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So, this year Europe will have a 0.2% increase

Despite the fact that the last two years have seen decrease, and the US market is scheduled to decrease as well.

Seems to me that the crystal ball is particularly cloudy - as usual.

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Three storage hardware devices, a cash raise and Oracle gets blocked

Pascal Monett
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"We’re going to see surveillance video cameras get a whole lot smarter"

I'm guessing we're going to see them get a whole lot bigger as well, then.

Because smarts is based on data these days, not on AI, so they're going to need some sort of data storage. Even SSDs will add some bulk to a camera that doesn't have storage now.

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NASA's TESS mission in distress, Mars Express restart is a success

Pascal Monett
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Indeed

Although it may be possible, it does not generate revenue, and is therefor not a priority.

Because customer satisfaction is no longer a priority. Reeling a prospect in and getting him to fork over the dough is the only priority these days.

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Scotland: Get tae f**k on 10Mbps Broadband USO

Pascal Monett
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Re: "I am not trying to annoy anyone"

Well you're effing annoying me, I can tell you that.

I'm on communal WiFi, powered by solar panels - when it works.

I can tell you one thing - nobody had better try selling me solar panels, because my reaction may be a tad exaggerated.

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Google accidentally reveals new swipe-happy Android UI

Pascal Monett
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As far as upgrading is concerned . . .

My Android is on Nougat, and I have zero options to upgrade outside of rooting the phone, which I have no intention of bothering with.

On the other hand, after having checked, I found that the security package is dated February of this year - so there's that at least.

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UK spy agency warns Brit telcos to flee from ZTE gear

Pascal Monett
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Trollface

Re: Then again...

I didn't know France was as dangerous as Russia, thanks for the heads-up.

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Wow, braking news: Overworked, tired ride-sharing drivers declared a public health risk

Pascal Monett
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Re: Self drive crash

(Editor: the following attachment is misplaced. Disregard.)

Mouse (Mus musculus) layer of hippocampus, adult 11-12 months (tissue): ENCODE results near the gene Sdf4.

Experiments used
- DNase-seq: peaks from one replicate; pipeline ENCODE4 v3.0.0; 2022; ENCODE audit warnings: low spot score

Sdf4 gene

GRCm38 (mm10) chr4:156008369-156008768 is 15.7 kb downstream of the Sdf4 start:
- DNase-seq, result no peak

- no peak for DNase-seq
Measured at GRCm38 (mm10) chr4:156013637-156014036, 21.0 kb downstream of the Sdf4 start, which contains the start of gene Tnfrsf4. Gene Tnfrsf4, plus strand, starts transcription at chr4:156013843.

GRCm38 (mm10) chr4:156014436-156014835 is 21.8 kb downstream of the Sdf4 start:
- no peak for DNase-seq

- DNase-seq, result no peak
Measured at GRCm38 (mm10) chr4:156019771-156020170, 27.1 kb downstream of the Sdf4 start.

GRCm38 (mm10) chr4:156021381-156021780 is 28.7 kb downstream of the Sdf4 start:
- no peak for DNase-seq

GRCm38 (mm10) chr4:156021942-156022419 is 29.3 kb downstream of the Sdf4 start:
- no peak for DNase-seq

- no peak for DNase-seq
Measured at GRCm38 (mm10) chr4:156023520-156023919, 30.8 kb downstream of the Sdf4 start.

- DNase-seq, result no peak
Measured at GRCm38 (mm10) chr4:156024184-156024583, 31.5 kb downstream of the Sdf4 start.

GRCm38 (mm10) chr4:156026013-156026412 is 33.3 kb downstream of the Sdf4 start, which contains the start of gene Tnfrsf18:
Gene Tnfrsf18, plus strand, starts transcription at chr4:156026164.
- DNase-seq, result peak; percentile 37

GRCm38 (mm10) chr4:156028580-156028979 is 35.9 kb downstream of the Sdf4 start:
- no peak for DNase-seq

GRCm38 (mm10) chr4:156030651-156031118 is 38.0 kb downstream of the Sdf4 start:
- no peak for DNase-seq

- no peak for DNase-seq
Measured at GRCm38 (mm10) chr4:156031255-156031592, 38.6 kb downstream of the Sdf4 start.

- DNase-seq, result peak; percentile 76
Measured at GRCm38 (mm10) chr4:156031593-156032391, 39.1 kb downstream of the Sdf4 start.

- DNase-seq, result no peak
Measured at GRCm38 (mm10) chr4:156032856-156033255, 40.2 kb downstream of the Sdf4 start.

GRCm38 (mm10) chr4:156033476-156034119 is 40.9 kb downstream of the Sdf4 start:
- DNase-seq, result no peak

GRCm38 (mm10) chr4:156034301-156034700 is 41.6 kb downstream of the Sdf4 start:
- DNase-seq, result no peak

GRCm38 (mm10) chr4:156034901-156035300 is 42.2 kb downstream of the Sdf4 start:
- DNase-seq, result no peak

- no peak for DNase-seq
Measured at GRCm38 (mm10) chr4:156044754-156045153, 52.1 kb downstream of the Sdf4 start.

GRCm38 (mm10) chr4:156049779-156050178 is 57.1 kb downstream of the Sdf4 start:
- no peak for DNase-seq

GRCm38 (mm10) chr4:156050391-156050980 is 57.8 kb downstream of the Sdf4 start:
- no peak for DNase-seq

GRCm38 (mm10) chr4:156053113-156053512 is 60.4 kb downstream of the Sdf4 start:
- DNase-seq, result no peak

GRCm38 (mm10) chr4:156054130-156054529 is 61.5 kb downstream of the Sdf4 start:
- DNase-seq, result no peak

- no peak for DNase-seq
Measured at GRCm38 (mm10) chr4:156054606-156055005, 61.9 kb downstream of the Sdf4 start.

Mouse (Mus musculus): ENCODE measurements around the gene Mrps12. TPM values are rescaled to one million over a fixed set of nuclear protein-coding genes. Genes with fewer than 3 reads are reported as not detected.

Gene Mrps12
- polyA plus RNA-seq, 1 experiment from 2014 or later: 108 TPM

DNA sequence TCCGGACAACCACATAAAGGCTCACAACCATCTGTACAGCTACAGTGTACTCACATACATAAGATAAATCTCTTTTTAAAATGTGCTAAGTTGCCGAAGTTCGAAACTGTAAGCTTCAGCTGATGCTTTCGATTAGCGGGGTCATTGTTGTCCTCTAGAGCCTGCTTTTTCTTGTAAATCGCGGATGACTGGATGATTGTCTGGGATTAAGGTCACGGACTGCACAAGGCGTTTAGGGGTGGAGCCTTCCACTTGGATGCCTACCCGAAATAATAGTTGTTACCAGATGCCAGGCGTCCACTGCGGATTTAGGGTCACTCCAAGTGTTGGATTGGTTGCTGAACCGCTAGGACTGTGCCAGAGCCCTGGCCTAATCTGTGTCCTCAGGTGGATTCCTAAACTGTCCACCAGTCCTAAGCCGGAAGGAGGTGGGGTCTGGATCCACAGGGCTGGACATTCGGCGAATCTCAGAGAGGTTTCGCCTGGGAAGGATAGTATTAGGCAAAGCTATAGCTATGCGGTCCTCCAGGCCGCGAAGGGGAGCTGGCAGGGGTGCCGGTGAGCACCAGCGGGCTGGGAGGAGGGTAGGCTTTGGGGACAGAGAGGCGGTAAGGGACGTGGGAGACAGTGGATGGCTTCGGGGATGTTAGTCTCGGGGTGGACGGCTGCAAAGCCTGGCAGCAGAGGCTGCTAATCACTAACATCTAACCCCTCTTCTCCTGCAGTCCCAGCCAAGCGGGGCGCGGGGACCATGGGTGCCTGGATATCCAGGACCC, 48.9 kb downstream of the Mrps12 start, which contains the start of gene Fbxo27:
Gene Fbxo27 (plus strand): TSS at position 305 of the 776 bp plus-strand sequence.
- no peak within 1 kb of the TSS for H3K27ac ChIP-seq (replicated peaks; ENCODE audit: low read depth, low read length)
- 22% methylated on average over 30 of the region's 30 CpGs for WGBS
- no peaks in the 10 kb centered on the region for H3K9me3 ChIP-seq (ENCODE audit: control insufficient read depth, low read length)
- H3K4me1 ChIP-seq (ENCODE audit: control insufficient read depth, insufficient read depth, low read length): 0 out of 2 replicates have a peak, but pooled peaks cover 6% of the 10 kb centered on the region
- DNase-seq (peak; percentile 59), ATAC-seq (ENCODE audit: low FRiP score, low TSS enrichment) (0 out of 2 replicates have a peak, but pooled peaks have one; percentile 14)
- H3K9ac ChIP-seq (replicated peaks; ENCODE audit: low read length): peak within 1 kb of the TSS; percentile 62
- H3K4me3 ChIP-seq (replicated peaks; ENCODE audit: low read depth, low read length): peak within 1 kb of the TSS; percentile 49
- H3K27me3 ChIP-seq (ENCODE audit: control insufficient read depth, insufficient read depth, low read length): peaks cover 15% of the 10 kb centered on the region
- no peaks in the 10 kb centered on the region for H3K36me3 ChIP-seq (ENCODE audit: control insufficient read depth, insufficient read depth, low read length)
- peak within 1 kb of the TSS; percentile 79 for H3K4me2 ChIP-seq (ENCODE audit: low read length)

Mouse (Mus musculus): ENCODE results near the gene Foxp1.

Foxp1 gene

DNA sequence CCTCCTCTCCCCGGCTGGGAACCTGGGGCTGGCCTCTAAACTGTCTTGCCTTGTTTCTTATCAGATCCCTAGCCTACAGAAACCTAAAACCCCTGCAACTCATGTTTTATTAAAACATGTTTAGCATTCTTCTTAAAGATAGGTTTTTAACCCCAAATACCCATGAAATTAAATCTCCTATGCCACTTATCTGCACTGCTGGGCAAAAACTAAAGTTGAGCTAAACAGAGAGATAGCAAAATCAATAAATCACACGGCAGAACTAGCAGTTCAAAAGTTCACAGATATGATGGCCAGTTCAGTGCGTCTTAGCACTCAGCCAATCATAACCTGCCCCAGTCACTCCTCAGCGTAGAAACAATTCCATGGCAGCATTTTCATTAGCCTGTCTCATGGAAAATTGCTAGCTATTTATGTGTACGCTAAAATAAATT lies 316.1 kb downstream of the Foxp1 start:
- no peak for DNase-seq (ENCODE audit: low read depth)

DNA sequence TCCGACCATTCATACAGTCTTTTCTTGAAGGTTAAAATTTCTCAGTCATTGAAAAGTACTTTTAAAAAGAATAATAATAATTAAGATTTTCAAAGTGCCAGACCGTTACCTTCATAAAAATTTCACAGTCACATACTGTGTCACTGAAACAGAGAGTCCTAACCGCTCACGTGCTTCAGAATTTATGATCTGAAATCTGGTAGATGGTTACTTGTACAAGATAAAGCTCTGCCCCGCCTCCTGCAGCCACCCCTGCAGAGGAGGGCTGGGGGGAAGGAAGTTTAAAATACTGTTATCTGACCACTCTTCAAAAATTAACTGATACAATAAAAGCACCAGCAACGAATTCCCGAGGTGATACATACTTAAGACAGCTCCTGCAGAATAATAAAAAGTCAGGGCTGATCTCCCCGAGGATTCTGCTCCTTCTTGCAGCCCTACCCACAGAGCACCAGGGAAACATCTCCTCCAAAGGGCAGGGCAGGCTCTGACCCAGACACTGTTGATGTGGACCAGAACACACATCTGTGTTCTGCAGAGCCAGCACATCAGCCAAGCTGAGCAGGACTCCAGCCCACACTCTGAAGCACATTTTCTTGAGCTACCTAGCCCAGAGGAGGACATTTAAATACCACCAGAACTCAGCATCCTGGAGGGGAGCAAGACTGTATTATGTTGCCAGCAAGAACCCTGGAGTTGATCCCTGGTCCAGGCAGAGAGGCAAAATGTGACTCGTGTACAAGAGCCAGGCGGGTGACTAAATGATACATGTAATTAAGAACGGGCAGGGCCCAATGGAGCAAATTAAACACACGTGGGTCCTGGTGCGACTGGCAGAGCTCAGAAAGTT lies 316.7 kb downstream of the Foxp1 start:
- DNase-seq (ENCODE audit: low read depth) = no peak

Being killed by an unattended driver is not exactly a novelty since a long time ago.

The car did have a human driver, who was not looking at the road for just long enough to become a killer. The fact that the system was unattentive as well is why the story got attention.

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Security? We've heard of it, say web-app devs. 31 in 33 codebases have at least one big bad vuln

Pascal Monett
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Re: There is zero accountability

Not true and not entirely fair. Coders are very accountable to their management - fail to bring a module out on time and on spec and you risk the pink slip, especially if it happens regularly.

Having warned that security is insufficient and risks are present just makes you a nuisance, an obstacle in the way of the PHB who wants to brag and show off his new toy, or wants to look good to the board.

I doubt very much that there are that many developers who don't give a fig that their application can be compromised and used against the user. I think most devs would react to such news if they had the chance.

Most, that is. I know a few who really, honestly don't care as long the money keeps rolling in.

I don't talk to them.

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'Uncarrier' T-Mobile US to un-carry $40m for bumpkin blower bunkum

Pascal Monett
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"That's not going to have CEO John Legere quaking in his boots"

No, it certainly won't, but the fine is still in the millions, not in the tens of thousands, so there's that.

Then there's the fact that it represents a day and half of not raking in the dough, which always makes the board wince.

Finally, there's the fact that they got fined, and a repeat offense will likely cost more (at least, one can hope).

Personally, I'm just glad that a company screwing its customers got a multi-million dollar fine. There's not enough of that.

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Infosec brainiacs release public dataset to classify new malware using AI

Pascal Monett
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Antivirus needs a different approach

Signature-based protection is an after-the-fact approach - you have to have the virus locally before a signature-base AV can scan it, and that means you run the risk of triggering it before the AV can check out the file.

Instead of using signatures, an activity-base approach might be better. On a clean system, the AV creates a record of legitimate programs and kernel programs. After that, anything trying to modify those files is stopped cold, with a warning. Any process trying to access memory it shouldn't is frozen and quarantined. Any new application installed is sandboxed until its activity has been thoroughly analyzed and found acceptable, then it stands a chance of being whitelisted. Any whitelisted program trying to modify the kernel generates a warning for the user before the modification is allowed to complete.